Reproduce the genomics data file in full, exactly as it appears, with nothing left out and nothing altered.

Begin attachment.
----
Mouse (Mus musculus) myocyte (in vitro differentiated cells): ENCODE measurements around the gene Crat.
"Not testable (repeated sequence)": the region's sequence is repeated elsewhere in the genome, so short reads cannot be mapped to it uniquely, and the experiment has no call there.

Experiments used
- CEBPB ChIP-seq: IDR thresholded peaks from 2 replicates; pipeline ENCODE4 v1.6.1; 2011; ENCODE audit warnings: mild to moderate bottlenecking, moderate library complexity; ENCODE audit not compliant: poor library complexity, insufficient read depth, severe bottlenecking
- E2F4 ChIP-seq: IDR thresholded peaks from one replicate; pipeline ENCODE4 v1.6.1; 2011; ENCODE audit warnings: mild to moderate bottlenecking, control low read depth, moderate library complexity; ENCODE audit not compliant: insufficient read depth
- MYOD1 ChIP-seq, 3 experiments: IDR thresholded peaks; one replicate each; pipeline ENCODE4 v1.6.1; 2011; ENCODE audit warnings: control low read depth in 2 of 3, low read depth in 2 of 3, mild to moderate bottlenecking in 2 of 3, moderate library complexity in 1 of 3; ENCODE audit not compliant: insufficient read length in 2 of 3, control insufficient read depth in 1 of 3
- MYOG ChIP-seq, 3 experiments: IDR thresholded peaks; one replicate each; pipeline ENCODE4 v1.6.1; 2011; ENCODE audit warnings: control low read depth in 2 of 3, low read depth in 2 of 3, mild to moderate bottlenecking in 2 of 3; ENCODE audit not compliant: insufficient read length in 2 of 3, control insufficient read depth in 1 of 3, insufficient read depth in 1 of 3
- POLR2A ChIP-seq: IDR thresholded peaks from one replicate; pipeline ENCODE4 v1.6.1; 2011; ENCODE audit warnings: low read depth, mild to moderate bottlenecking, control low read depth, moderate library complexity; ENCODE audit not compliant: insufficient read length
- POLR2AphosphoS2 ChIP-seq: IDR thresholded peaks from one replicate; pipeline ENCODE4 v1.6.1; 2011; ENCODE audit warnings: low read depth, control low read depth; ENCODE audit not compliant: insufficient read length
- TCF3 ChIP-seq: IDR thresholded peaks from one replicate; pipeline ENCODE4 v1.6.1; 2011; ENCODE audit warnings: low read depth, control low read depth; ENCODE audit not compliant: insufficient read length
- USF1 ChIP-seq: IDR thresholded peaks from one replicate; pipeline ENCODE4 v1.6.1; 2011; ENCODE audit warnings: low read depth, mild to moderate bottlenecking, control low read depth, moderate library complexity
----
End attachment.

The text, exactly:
Mouse (Mus musculus) myocyte (in vitro differentiated cells): ENCODE measurements around the gene Crat.
"Not testable (repeated sequence)": the region's sequence is repeated elsewhere in the genome, so short reads cannot be mapped to it uniquely, and the experiment has no call there.

Experiments used
- CEBPB ChIP-seq: IDR thresholded peaks from 2 replicates; pipeline ENCODE4 v1.6.1; 2011; ENCODE audit warnings: mild to moderate bottlenecking, moderate library complexity; ENCODE audit not compliant: poor library complexity, insufficient read depth, severe bottlenecking
- E2F4 ChIP-seq: IDR thresholded peaks from one replicate; pipeline ENCODE4 v1.6.1; 2011; ENCODE audit warnings: mild to moderate bottlenecking, control low read depth, moderate library complexity; ENCODE audit not compliant: insufficient read depth
- MYOD1 ChIP-seq, 3 experiments: IDR thresholded peaks; one replicate each; pipeline ENCODE4 v1.6.1; 2011; ENCODE audit warnings: control low read depth in 2 of 3, low read depth in 2 of 3, mild to moderate bottlenecking in 2 of 3, moderate library complexity in 1 of 3; ENCODE audit not compliant: insufficient read length in 2 of 3, control insufficient read depth in 1 of 3
- MYOG ChIP-seq, 3 experiments: IDR thresholded peaks; one replicate each; pipeline ENCODE4 v1.6.1; 2011; ENCODE audit warnings: control low read depth in 2 of 3, low read depth in 2 of 3, mild to moderate bottlenecking in 2 of 3; ENCODE audit not compliant: insufficient read length in 2 of 3, control insufficient read depth in 1 of 3, insufficient read depth in 1 of 3
- POLR2A ChIP-seq: IDR thresholded peaks from one replicate; pipeline ENCODE4 v1.6.1; 2011; ENCODE audit warnings: low read depth, mild to moderate bottlenecking, control low read depth, moderate library complexity; ENCODE audit not compliant: insufficient read length
- POLR2AphosphoS2 ChIP-seq: IDR thresholded peaks from one replicate; pipeline ENCODE4 v1.6.1; 2011; ENCODE audit warnings: low read depth, control low read depth; ENCODE audit not compliant: insufficient read length
- TCF3 ChIP-seq: IDR thresholded peaks from one replicate; pipeline ENCODE4 v1.6.1; 2011; ENCODE audit warnings: low read depth, control low read depth; ENCODE audit not compliant: insufficient read length
- USF1 ChIP-seq: IDR thresholded peaks from one replicate; pipeline ENCODE4 v1.6.1; 2011; ENCODE audit warnings: low read depth, mild to moderate bottlenecking, control low read depth, moderate library complexity